July 30, 2010
Some ideas on Capitol Hill make so much sense that you can’t help but wonder why they haven’t become law already.
But, then again, tort reform has proven many times to be the legislative swamp where good ideas go to die.
This week, the House Energy and Commerce Committee passed a measure that would have the federal government provide medical liability coverage to physicians who volunteer their time at free clinics or community health centers. Current law, the Federal Tort Claims Act, provides malpractice coverage to community health center employees, but not to volunteering physicians.
When doctors have to pay their own extensive liability coverage for doing a good deed and bringing their services to a community health center, it’s no wonder that many can’t afford to do so.
The bipartisan authors of the Family Health Care Accessibility Act that won House Energy and Commerce passage, Representatives Gene Green (D-TX) and Tim Murphy (R-PA), say extending liability protections would let physicians provide coverage to 20 million Americans, 70 percent of them below the poverty line.
Legislation like this is particularly important when you consider that the number of people receiving care from community health centers is expected to double to 40 million by 2015.
This bill has been introduced twice in the last two years and failed to make it to the finish line both times. In 2008, it was cut from a community health center reauthorization bill in conference committee. Last year, it was incorporated into the House’s version of health reform legislation but not the Senate’s, and it was the Senate bill that went to the President this spring.
Anytime you get into tort reform issues, it becomes a sticky, sensitive political matter. On this legislation, though, it’s hard to make an argument that the medical liability status quo should stay intact if it means denying care to some of America’s most vulnerable citizens.
July 27, 2010
I just came across an interview last week in the Indianapolis Star with Eli Lilly and Company CEO John Lechleiter. It’s a q-and-a that is particularly interesting because Mr. Lechleiter shares his perspectives on, among other topics, the greatest challenges facing the pharmaceutical industry and the future of innovation in the United States.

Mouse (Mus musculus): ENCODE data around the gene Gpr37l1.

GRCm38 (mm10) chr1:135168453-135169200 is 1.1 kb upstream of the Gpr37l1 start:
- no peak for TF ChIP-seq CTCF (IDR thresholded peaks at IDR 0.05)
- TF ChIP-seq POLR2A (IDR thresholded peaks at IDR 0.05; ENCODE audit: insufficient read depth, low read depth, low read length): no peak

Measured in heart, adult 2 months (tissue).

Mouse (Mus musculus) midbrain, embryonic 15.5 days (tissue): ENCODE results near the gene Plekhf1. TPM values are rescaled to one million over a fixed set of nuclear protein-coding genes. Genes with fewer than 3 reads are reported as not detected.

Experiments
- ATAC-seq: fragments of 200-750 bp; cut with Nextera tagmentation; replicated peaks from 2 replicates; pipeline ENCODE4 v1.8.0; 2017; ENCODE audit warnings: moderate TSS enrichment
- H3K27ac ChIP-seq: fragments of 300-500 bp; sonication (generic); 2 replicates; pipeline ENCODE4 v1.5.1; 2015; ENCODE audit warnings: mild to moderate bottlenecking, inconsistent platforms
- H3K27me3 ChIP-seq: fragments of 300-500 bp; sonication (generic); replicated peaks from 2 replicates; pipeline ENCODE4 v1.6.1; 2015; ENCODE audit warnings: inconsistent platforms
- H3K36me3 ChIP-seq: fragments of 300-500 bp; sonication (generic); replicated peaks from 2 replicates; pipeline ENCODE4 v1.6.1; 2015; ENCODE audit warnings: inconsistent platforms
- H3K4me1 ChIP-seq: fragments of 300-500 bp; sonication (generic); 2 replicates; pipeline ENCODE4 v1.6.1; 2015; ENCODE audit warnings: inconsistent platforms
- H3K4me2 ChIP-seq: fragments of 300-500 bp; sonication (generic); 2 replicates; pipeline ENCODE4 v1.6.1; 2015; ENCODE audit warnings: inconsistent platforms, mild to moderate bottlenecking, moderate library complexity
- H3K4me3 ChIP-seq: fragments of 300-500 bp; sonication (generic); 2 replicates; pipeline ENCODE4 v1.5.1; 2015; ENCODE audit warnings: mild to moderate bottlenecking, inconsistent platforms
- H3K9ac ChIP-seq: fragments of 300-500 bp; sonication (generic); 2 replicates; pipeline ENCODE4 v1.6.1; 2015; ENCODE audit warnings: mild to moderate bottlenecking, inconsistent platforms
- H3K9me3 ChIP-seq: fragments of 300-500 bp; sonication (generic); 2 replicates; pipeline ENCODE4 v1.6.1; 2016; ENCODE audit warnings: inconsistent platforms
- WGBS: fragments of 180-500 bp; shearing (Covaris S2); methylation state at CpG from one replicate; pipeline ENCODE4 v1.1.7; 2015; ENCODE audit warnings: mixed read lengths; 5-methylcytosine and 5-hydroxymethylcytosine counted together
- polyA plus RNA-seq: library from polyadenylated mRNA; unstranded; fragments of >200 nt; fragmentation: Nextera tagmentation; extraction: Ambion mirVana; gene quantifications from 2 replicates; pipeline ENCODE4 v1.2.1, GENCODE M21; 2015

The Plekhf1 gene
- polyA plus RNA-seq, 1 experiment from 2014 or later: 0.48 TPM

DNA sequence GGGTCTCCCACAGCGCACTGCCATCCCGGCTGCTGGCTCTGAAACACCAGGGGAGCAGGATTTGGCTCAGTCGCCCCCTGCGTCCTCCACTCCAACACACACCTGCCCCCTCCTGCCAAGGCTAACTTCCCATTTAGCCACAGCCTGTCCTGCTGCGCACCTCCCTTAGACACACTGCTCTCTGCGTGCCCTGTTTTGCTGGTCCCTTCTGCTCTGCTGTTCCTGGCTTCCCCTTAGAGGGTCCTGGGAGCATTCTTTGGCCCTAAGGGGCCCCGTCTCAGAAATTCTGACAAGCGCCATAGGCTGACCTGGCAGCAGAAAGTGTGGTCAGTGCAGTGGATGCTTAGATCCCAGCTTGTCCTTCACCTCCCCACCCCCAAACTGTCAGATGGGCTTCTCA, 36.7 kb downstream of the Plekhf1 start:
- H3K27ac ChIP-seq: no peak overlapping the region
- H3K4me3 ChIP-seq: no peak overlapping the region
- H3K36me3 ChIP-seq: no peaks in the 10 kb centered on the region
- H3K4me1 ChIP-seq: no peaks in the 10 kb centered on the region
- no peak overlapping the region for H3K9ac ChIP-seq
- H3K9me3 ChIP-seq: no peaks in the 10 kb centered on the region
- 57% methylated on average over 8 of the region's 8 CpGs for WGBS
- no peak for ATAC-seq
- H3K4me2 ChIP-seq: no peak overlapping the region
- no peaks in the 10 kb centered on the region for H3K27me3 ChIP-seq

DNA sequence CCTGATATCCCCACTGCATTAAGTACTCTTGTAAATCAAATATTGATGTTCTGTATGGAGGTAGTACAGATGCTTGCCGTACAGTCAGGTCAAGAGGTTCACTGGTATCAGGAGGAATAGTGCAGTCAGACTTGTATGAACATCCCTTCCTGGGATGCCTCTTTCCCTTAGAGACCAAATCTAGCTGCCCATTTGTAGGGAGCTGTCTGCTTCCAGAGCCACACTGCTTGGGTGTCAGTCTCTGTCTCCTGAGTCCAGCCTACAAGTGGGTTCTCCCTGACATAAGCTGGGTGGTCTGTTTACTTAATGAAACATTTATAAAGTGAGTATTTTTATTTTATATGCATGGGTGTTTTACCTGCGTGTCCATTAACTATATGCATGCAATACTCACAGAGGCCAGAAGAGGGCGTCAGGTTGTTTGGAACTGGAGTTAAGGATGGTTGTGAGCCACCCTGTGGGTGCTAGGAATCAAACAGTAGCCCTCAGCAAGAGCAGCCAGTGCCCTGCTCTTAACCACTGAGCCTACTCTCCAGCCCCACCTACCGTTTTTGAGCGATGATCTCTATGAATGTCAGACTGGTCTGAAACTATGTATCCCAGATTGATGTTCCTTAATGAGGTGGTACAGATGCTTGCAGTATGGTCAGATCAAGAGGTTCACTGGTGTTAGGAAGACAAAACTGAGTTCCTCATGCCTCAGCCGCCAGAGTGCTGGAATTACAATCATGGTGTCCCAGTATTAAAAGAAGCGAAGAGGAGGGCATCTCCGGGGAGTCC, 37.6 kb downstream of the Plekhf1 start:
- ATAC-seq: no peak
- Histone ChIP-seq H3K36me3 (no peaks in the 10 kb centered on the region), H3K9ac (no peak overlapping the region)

I encourage Prognosis readers to check out the full article, but here are a few of Mr. Lechleiter’s illuminating quotes:
On progress against cancer…
“Many people who study the treatment of cancer today believe that, for some types of cancer, we may be able to keep patients sort of static. While the cancer may not be cured, it is not progressing, and the patient is able to do better for longer periods of time.”
On China as a marketplace…
“We see much evidence of progress…if we look at all the things that have been done within China to modernize the health system and healthcare delivery….We see China emerging as the second-leading pharmaceutical market probably by the end of this decade.”
On how the U.S. can remain a leader in innovation…
“We’re falling behind with respect to science and math aptitude among grade school, high school students. We also need to expand the number of visas…to non-U.S. citizens who want to stay in this country and work in these high-tech industries and startup companies. And we need sustained investment by the U.S. government in basic research.”
July 23, 2010
Some bad ideas, no matter how firmly they are rejected, just refuse to go away. Like Dracula, they continue to rise from the dead. The so-called public option for health insurance is one such ill-conceived concept that keeps clinging to life.
Here’s the latest. The Congressional Budget Office was requested to analyze a proposal in which a government-run health plan would be added to the health insurance exchanges that will be created under the new health reform law, the Patient Protection and Affordable Care Act. CBO came back with a finding that doing so would reduce federal deficits through 2019 by about $53 billion — $37 billion through reduced subsidies to exchange participants because they would be selecting the lower-priced government plan and $26 billion in increased tax revenues because a greater share of employee compensation would be in the form of wages and salaries instead of non-taxable health benefits.
Noam Levey, the excellent health policy reporter for the Los Angeles Times, wrote this week that, with the CBO report in hand, 128 members of the House of Representatives are pushing to reconsider the public option idea that was cast aside during the health reform debate. The rallying cry for resurrecting the public option is now deficit reduction.